What Tech Does a Remote Team Really Need?

Last Updated Aug 27, 2010 12:07 PM EDT

It seems that every day we're told about some new tool that's supposed to make teamwork easier. So exactly how much tech does a remote or virtual project team really need?

I'm a firm believer in using the minimum amount of technology to accomplish the maximum amount of work. What you actually use will depend on your team's comfort with technology and whether they have worked together well for a while (if it ain't broke, you don't need to fix much) or you're starting from scratch and trying to get them off to a flying start.

Basically, I break tools into two types: synchronous (everyone involved is using the same tool at the same time) and asynchronous (people use it when they can and want to). Here is what I consider some of the basics and a couple of nice-to-haves.

Synchronous Tools:

  • Telephone- for one on one calls and teleconferences. Many people seem to think the telephone is unnecessary these days, but for immediacy and richness of communication, if you can't be there it's pretty darned handy. And with cell phones pretty much everyone on the team is reachable if you need them (whether they want to be or not). They're also easy to use. if you have an able-bodied team member who doesn't know how to use a telephone, it's time to reconsider your hiring practices.
  • Instant Messaging- For quick answers to easy questions it's hard to beat IM. Type a question, get an answer and move on in seconds. These can be enterprise tools like Yammer or free, consumer tools like Skype, Yahoo Messenger or whatever IT will actually let you use.
  • A Webmeeting platform of some kind- somewhere between being in the same room and just being on the phone is this solution. It can be as robust as a million dollar Telepresence videoconferencing service or as down and dirty as Skype or Dimdim but something that allows you to meet online is great for training and sharing both visual and verbal information with the whole team at the same time.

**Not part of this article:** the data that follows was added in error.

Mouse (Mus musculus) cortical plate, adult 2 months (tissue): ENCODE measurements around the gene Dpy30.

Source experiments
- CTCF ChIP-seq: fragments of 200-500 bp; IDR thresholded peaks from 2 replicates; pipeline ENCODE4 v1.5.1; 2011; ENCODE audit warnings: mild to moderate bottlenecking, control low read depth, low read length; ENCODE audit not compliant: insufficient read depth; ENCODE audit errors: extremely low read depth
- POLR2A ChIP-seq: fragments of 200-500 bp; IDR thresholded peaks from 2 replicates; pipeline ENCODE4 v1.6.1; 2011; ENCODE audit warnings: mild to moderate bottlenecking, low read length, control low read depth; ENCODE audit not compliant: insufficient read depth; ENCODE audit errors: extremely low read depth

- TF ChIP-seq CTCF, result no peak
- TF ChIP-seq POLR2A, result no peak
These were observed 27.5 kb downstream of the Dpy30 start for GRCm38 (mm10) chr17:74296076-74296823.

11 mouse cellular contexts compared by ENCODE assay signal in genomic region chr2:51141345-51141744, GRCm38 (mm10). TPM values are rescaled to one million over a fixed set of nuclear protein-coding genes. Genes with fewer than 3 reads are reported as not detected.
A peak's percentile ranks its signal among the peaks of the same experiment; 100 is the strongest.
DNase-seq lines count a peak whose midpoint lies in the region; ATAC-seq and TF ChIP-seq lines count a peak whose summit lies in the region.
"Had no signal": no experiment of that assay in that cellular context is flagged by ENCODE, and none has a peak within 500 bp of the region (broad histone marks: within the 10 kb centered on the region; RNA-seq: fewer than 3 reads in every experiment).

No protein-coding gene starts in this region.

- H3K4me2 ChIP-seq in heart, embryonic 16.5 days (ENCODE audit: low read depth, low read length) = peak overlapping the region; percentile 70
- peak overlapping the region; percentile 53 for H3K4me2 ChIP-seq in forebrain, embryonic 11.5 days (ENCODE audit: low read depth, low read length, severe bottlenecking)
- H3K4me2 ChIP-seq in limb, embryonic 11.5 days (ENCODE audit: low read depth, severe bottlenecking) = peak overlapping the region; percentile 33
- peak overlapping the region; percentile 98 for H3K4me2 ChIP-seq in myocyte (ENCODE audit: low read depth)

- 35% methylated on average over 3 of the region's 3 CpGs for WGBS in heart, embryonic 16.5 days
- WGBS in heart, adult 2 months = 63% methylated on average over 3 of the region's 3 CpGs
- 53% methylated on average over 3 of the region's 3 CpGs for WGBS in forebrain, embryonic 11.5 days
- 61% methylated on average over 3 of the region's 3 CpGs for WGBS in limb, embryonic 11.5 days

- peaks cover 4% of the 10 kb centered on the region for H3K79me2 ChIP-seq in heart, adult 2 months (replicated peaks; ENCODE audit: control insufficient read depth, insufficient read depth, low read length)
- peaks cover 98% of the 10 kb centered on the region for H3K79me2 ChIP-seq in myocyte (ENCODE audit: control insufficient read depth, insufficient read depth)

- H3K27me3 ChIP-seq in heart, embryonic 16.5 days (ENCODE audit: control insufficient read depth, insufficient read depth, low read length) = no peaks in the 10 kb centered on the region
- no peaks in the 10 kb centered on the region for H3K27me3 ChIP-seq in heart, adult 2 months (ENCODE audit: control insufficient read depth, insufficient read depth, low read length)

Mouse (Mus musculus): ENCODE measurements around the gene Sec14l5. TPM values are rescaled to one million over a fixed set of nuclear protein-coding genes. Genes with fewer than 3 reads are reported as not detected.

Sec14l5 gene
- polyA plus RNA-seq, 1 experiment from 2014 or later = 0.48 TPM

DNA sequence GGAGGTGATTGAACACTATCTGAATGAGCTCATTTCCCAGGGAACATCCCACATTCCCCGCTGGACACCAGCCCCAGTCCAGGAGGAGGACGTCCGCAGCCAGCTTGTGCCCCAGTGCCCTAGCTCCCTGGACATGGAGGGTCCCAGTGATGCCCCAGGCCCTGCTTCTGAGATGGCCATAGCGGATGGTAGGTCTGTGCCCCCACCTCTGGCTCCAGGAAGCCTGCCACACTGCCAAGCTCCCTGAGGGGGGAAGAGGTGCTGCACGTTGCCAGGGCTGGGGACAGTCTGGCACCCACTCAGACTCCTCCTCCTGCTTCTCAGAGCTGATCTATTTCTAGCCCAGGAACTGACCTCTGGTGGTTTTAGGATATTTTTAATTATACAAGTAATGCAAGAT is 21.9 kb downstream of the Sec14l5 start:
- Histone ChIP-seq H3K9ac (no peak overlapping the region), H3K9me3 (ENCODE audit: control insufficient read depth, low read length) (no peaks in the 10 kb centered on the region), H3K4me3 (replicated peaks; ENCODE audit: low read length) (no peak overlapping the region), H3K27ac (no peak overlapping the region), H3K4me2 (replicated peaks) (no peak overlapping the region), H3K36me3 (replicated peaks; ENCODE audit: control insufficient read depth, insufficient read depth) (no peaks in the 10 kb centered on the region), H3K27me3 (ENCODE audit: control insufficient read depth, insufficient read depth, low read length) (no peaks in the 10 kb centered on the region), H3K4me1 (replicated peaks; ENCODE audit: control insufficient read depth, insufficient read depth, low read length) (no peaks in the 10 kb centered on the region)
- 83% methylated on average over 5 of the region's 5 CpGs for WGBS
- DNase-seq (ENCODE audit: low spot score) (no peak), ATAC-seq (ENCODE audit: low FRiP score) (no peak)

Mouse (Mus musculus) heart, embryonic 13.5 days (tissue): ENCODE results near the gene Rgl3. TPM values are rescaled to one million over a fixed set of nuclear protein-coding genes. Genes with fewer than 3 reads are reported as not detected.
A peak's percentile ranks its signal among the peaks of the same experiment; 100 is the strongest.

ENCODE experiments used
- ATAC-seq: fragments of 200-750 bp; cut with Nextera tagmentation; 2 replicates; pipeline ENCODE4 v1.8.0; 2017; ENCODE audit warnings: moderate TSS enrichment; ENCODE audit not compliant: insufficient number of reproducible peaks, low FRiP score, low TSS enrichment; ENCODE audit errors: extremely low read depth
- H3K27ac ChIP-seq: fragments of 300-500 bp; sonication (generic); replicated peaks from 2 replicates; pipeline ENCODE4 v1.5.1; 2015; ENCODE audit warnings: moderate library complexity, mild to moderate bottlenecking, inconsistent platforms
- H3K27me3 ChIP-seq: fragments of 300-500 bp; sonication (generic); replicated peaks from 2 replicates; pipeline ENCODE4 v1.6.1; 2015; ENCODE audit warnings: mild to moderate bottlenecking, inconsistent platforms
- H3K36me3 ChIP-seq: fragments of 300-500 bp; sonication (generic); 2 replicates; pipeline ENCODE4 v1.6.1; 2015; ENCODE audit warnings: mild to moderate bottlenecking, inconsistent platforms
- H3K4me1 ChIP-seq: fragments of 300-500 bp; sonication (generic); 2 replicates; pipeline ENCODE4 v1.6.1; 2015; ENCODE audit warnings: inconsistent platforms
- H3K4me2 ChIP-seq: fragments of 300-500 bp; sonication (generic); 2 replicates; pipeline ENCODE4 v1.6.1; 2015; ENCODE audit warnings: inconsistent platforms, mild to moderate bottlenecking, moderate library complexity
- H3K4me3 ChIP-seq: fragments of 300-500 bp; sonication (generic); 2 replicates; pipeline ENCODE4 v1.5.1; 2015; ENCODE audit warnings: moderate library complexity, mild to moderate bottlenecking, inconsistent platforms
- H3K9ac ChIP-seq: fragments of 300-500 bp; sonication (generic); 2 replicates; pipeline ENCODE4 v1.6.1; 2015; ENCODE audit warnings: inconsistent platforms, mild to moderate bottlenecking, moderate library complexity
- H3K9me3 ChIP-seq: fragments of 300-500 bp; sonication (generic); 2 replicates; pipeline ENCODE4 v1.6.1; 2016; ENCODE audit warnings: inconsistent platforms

• Webcams- are a nice to have. They don't have to be expensive, but when you can't get together, the ability to put a human face to a voice is invaluable to creating productive relationships. some webmeeting platforms integrate webcams easily others don't so this might be a separate item on your list.
  • Collaboration software is nice but often is more trouble than it's worth (until you relaly learn to use it well). It allows you to brainstorm, capture ideas and really work together productively. Via3 has a nice collaboration toolset mixed in with its webmeeting platform, and brainstorming tools like Mindjet are getting less complicated so even mere mortals can use them.
Asynchronous tools:
  • Email- understand something, email is a lousy synchronous tool. It's clunkier than Instant Messaging and leads to all kinds of dysfunction like long email threads, lost information and hurt feelings because of misunderstood tone. If it's too long for an Instant Message, it's worth spending time on and waiting for a thoughtful answer. If you're using email to go back and forth more than three times, you probably need to pick up the darned phone or fire up a webcam and actually, you know, talk to the person.
  • File sharing- teams spend a ridiculous amount of time in rework due to lost file attachments and not being able to find the right version of whatever they're working on. By centralizing where the information is kept, you can create easily accessible data bases that reduce rework and institute version control. This can be as simple and cheap as a Google Docs site for your team or as robust as Microsoft's SharePoint, but if you're not using these tools you're probably working too hard.
  • A team website, blog or wiki. Again this can be as ridiculously simple or robust as your team will actually use. the nice thing about a robust site like Ning or Facebook (or something serverbased if your IT people are having heart palpitations) is that it can truly leverage the personal connections on your team. This is a nice to have but probably the most important team tool you can add to the mix right away.
  • Screen capture software is another nice to have for training purposes, recording things to reduce rework (if they miss the meeting, just view the recording) and capturing best practices to speed up training is a great way for team's to truly leverage each other's mental powers and create that elusive "synergy" HR always talks about. These are tools like Camtasia, Brainshark, Slideshare, Bloomfire and about a hundred others.
Depending on the size of your team, your budget and how willing people are to adopt new tools, some version of these will give you a pretty complete tool kit to accomplish the project work or task at hand.

What tools are YOU using? What works and what doesn't.... let the commenting and shameless flaming begin!

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photo by flickr user procsilas CC 2.0